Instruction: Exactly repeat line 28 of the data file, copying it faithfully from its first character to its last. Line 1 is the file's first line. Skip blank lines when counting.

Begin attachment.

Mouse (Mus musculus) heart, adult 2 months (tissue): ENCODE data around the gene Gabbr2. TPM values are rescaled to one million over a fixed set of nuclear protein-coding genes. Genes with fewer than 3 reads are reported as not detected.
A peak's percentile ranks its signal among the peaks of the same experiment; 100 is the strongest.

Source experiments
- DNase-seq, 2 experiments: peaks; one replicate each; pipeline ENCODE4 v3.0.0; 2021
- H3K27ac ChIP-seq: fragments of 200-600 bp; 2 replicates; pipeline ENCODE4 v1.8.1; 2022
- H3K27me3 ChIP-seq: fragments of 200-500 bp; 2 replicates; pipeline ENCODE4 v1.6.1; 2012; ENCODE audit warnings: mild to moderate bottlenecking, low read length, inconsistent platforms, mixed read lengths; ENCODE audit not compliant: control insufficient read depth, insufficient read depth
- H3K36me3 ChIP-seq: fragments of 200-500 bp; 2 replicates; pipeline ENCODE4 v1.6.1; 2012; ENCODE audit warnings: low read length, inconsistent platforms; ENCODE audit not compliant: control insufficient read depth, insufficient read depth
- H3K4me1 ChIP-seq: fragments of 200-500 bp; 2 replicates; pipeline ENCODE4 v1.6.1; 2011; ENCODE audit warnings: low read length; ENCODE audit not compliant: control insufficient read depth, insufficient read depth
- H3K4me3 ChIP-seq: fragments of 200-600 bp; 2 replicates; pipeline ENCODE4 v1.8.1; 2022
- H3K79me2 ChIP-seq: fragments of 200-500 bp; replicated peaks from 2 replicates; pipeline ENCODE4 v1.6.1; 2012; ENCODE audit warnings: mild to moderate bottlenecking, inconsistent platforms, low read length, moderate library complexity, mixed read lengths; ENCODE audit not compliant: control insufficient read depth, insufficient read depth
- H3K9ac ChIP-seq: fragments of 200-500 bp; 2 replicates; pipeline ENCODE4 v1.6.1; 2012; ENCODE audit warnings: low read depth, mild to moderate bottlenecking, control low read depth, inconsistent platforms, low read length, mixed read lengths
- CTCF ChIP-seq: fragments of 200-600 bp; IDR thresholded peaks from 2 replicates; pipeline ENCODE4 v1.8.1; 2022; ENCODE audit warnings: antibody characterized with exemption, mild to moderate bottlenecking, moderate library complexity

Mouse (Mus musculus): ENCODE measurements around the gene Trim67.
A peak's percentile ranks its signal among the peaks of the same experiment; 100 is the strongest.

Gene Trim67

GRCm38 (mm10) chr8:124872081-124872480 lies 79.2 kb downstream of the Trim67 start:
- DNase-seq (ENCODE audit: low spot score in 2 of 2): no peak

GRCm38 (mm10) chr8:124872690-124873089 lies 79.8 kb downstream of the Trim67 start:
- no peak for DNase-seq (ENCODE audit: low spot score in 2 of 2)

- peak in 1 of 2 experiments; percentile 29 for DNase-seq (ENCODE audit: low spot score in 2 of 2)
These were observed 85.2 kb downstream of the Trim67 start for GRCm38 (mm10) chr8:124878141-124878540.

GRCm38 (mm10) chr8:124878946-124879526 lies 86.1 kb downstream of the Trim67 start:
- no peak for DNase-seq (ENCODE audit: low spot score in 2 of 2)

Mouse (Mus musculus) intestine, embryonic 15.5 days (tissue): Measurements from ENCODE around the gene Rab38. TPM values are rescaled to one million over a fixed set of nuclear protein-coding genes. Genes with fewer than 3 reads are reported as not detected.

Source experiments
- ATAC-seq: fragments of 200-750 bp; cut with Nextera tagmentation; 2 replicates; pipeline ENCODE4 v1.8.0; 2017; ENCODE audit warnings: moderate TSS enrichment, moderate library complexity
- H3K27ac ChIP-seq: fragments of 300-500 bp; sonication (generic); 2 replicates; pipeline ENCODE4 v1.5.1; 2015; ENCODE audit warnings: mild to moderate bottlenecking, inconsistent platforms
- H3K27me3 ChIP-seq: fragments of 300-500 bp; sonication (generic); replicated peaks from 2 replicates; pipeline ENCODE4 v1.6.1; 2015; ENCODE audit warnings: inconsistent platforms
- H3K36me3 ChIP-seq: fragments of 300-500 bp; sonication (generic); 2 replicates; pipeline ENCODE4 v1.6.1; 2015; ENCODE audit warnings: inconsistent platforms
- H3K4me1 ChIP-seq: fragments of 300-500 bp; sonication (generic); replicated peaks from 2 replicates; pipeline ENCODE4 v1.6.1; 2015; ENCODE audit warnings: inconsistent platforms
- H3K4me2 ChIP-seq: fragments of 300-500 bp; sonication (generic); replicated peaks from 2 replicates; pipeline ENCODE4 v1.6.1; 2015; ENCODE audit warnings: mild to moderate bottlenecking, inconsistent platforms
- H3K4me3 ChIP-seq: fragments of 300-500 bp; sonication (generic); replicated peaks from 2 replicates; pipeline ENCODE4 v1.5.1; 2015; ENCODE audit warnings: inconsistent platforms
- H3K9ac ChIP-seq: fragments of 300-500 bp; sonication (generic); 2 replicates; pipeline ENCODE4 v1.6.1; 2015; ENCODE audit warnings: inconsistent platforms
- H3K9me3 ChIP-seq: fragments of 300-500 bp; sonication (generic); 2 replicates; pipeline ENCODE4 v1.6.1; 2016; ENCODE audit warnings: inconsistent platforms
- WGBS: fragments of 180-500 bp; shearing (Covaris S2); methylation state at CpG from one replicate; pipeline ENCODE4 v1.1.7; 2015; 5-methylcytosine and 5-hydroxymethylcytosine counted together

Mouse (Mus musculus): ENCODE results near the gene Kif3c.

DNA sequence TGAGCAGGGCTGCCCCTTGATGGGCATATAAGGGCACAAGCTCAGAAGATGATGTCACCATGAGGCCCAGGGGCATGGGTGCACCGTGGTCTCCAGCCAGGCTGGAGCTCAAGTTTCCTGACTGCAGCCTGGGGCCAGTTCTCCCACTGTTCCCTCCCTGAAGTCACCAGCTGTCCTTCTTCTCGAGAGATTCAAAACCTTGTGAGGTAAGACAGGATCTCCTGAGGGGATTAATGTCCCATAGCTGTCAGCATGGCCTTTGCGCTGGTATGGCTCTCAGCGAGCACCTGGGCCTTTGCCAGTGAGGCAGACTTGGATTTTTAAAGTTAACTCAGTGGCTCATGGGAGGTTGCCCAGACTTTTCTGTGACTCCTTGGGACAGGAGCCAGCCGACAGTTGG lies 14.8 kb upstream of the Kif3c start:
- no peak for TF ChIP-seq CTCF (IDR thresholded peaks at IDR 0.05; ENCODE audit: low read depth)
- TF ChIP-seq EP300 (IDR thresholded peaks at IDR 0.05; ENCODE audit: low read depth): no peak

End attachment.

- H3K27me3 ChIP-seq: fragments of 300-500 bp; sonication (generic); replicated peaks from 2 replicates; pipeline ENCODE4 v1.6.1; 2015; ENCODE audit warnings: inconsistent platforms